You know, I mean the, it was both the London Docklands Development Corporation and the Merseyside Development Corporation were set up under I think Section 124 of the Local Government Planning and Land Act in 1980 – see, there’s a lawyer in me somewhere – and they actually both came into existence on the 1st July 1981.  I went to the LDDC on the 15th February ’82 so, I was there very, very, very you know early.  The LDDC, I mean I, I really went for that job, I really was keen to do it because I realised that the LDDC was going to be an incredibly exciting place to be.  It was another place where, I mean I was 25 I think when I went there, if you were young, that you were prepared to work hard, you know the world was literally your oyster and we had this incredible chief executive, a man called Reg Ward, who actually was also out of local government and also had a history degree and a fine arts degree, but come through local government, I mean, was totally, I mean, Michael Heseltine used to say about him that he had his feet planted firmly two foot in the air and that’s exactly what he was like and he sort of made lots of decisions about keeping the cranes and things like that, he wanted to keep the industrial heritage of Docklands but it was him that decided that, you know, he didn’t want Docklands just to be a sort of warehouse wasteland, I mean it’s quite interesting, if you look at logistics now and the role that logistics plays in the economy now, but you know for him it was all about job creation and of course the most incredible thing that he did was get Canary Wharf built, well not literally him personally but you know, it was him who was the man that started to talk to G Ware Travelstead about renovating Canary Wharf, well building Canary Wharf and then Travelstead was not quite ousted but was effectively ousted by the Reichmanns, who then built Canary Wharf and that was all down to Reg Ward and I think the most incredible thing is that Reg got no honour because in doing what he did, he upset a lot of the civil servants at the Department of the Environment and they never forgave him, and he is the man who is literally responsible for Docklands but, as I say, upset too many civil servants on the way to get an honour, which seems absolutely wicked.  He died late 2010 or early 2011 and if you go to the Museum of London in Docklands, you know, there’s quite a lot on Reg but amazing, amazing, amazing man and just made the LDDC a really interesting place to work.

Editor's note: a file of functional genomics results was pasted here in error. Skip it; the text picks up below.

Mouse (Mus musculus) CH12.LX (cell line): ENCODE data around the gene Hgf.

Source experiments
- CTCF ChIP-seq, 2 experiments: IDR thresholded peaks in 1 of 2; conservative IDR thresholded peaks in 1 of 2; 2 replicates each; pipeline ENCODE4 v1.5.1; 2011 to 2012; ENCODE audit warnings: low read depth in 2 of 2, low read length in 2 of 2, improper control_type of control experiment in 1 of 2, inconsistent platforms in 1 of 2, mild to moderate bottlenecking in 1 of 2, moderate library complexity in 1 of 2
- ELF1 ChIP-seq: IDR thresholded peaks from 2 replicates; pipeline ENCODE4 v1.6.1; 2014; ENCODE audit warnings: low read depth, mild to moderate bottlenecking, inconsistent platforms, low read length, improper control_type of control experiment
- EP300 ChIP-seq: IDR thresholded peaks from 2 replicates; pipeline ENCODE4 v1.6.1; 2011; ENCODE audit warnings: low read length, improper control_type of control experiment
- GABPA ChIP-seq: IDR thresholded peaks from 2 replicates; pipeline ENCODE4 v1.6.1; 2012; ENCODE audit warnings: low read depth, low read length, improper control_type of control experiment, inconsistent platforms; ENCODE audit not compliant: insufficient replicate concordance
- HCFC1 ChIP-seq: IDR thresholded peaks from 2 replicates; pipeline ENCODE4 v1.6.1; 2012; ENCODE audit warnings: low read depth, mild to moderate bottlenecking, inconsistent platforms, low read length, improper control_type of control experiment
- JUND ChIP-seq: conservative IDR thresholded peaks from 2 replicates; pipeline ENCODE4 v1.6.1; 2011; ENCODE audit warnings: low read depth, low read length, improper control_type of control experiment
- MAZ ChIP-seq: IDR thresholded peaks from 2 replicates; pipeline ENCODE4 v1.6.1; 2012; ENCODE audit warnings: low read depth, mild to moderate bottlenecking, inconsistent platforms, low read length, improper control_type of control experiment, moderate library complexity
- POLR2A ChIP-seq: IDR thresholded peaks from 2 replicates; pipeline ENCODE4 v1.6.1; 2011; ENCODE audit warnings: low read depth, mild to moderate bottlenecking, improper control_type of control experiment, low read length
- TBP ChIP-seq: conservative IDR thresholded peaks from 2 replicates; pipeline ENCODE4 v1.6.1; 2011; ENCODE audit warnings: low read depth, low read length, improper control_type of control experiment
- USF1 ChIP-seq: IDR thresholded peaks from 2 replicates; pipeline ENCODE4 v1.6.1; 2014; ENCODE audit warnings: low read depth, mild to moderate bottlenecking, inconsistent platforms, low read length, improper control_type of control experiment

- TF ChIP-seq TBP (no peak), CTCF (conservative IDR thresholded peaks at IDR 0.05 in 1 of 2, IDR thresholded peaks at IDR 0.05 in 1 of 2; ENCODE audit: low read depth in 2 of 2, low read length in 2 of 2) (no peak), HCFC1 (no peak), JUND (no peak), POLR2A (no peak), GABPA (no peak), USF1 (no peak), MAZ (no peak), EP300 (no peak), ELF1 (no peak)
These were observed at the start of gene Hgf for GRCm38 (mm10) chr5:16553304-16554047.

Susan Freeman

So, “interesting” sounds like an understatement.  There was, I mean virtually sort of nothing there and now we have Canary Wharf and I think Margaret Thatcher got involved with that didn’t she, because she was very keen to persuade Olympia & York to come there and promised to fund the Jubilee Line extension.